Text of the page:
My Dad

My Dad

So, thank you, Daddy…for everything. Happy Father’s Day.

 

Horsing Around

And They're Off!

And They’re Off!

Summers in my heyday included weekend trips to Lake George, sunbathing in Grafton Park, and the much-anticipated Saratoga Racing Season.

Spending the afternoon at the flat track wasn’t just a day at the races; it was an event. Each year, I’d plan what I’d wear, how much money I’d bring, how much I’d be willing to bet, what I’d spend on food and drink, and, no trip to the track was complete without going dancing afterwards, late into the night.

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Let me break it down for you…

First, let’s go over proper attire. Sure, plenty of people show up in cut-offs, sneakers, baseball caps, etcetera, etcetera. Schlemiels. Well, not this girl. No, sir! For my companions and me, half the fun of going to Saratoga was in the dressing up: sundresses, big hats, heels, Jackie-O sunglasses, leather clutch, pearls…you get the picture.

Now, let’s talk about the after-party:

Before heading out to the track, my friends and I would each pack bags of evening clothes and throw them into the trunk of my car. After the last race of the day, we’d go into town for dinner. Then, at about nine o’clock, we’d get into the backseat of the car, change into our “disco clothes” and head to a club called “The Rafters.”

The Rafters was located in the middle of Kaydeross Park, on Saratoga Lake. Every time I pulled into the parking lot, I was amazed that I found my way there. “Remote” doesn’t begin to describe it.

It was a favorite hangout for all the jockeys and trainers.

At the risk of sounding “braggy,” let me just say I was a most sought-after girl at The Rafters. Why? Well it could have been because I was…

  1. …young and beautiful
  2. … an accomplished and enthusiastic dancer partner, or
  3. … the shortest woman in the room

If you guessed D (all of the above), you would be wrong.

The answer is C. At 4’11” and 92 lbs, I made every jockey feel like a colossus. I won’t name drop, but I danced with all the greats {Did somebody say Angel Cordero?}

I’d hit the dance floor and stay there until the lights came up and it was time to go home. These were some of the happiest times of my college years.

 

So, imagine my excitement when my friend Harris moved to Baltimore and invited a group of us to come down for the Preakness.

My first order of business was to buy the right outfit for such a swanky occasion. After a period of careful discernment, I settled on a pastel linen skirt –the fabric of which looked like a Monet watercolor. The blouse was a gauzy trapeze top, sheer (with the exception of two strategically placed pockets – if you know what I mean). It was sexy, but tasteful and sophisticated at the same time. For footwear, I selected a pair of gray kitten heels. At the track, there’s a lot of walking on grass and gravel, so a low heel is essential. To round out the ensemble, I chose a straw cloche hat al a Mia Farrow al a Daisy Buchanan al a The Great Gatsby.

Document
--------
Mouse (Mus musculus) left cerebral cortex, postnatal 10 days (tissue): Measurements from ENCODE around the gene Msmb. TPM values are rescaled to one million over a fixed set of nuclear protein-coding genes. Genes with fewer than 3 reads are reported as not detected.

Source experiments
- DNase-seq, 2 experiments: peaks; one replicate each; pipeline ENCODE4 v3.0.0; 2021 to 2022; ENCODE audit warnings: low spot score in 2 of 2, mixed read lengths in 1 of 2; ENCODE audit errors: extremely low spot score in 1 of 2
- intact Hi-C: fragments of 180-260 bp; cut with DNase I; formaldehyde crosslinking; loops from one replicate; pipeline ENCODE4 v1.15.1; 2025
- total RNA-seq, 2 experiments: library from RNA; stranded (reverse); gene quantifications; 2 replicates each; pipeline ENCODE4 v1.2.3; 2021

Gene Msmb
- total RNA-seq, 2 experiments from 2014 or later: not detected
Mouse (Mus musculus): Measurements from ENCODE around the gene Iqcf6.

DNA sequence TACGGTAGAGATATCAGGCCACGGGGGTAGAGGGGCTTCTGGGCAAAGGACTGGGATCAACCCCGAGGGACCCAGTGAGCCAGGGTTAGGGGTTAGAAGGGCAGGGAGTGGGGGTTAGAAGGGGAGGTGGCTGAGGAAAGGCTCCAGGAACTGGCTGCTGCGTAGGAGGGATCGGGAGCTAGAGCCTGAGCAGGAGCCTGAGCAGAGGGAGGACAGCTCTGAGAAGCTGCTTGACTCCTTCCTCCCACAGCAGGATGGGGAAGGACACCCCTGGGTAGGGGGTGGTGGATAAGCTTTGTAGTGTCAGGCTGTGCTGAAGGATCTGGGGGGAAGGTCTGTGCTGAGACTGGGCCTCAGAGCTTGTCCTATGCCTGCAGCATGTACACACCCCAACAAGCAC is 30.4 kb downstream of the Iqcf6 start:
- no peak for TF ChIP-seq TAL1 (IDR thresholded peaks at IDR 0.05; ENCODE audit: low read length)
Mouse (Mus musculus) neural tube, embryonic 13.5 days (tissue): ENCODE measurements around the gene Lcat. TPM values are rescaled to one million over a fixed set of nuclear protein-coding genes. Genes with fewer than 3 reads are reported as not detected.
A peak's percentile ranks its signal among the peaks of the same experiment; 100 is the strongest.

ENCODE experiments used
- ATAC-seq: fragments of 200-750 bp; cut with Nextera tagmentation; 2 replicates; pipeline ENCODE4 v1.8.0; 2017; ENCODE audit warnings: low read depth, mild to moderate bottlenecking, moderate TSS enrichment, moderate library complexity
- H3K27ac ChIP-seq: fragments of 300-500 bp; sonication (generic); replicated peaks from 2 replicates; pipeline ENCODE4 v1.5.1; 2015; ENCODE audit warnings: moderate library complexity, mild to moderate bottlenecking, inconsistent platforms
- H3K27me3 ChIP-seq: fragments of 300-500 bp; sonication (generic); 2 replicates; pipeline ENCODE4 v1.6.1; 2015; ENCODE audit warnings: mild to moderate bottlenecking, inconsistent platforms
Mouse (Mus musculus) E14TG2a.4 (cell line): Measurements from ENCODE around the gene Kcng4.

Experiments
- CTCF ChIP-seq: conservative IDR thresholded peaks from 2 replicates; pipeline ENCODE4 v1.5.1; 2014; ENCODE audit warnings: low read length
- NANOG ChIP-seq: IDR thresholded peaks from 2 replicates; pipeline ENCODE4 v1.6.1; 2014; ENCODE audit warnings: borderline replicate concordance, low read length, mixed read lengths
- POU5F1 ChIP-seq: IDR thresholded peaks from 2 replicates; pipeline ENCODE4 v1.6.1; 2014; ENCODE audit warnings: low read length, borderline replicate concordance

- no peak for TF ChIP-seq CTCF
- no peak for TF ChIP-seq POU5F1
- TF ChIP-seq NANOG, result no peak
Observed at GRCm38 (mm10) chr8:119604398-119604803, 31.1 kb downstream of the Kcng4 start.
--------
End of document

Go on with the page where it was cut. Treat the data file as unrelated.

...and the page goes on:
Feathered Saratoga Hat

Fast forward to racing day. About 12 of us were camped out at Harris’s condo. I emerged from the guest room, looking like I was being presented at Buckingham Palace.

Harris asked, “Where are you going?”

“Pimlico, baby!” I cheered.

“Not like that, you’re not,” he said.

“Why? What’s wrong?”

He shook his head, “You’re gonna ruin that outfit. We’re sitting in the infield.

“Who’s gonna what now?” I asked.

“The infield,” he repeated. “That’s where we’re sitting.”

Let me put this in perspective for you: At Saratoga, we’d sit in the Clubhouse, at linen-covered tables, soaking up air-conditioning and cool Saratoga Sunrise cocktails. The Saratoga infield was a manicured oasis – lush emerald grass accented with vibrant flowers and neatly trimmed shrubbery.

Through his chuckling, Harris advised, “Go put on some shorts and sneakers. Then you can help us pack the cooler.”

“Cooler?” Really?

I retreated back to the guest room and changed into the aforementioned schlemiel costume (sans backward baseball cap), then reported to the kitchen to help make ham sandwiches for our picnic lunch.

Feathered Pimlico Infield Hat

Feathered Pimlico Infield Hat

When we arrived at Pimlico, we were directed to a tunnel that ran under the track. It was relatively short, but no less hot, humid or fragrant as the finest New York City subway station.

 

The mob scene on the other side was something like “Woodstock meets Honey Boo Boo.”

The ground was thick with mud, the kind that sucks your shoes off when you walk through it. Drunken revelers staggered all over the place and the smell of pot wafted from every direction.

To give you an idea of the infield dress code: there was a woman in a string bikini made of four seashells and leather straps. We started referring to her as “Shelley.” Some people had pitched tents and dug out privies, I swear to god! (I wondered how long they’d been there and how long they planned on staying).

I didn’t see much horseracing that day, because I was mesmerized by my surroundings. Afraid I’d get lost and end up in someone hillbilly’s encampment, I never left the infield to place a bet. While sitting on a soggy blanket, I drank lukewarm beer from a can and ate sandwiches wrapped in waxed paper.

And truth be told, I never had that much fun at a horserace before or since.

Dadgumit! Where’d Shelley git to?

 

 

 

Good Grief

Our family vacation was only three weeks away when we got the bad news.  It would change everything.

About a month earlier, we decided that our health routine could probably use some tweaking…a lot of tweaking, actually.  None of us were really feeling our best, so we had full work-ups done at a wellness center in Manhattan.   Dr. Morrison examined us, took blood tests, saliva tests, and thoroughly interviewed each of us.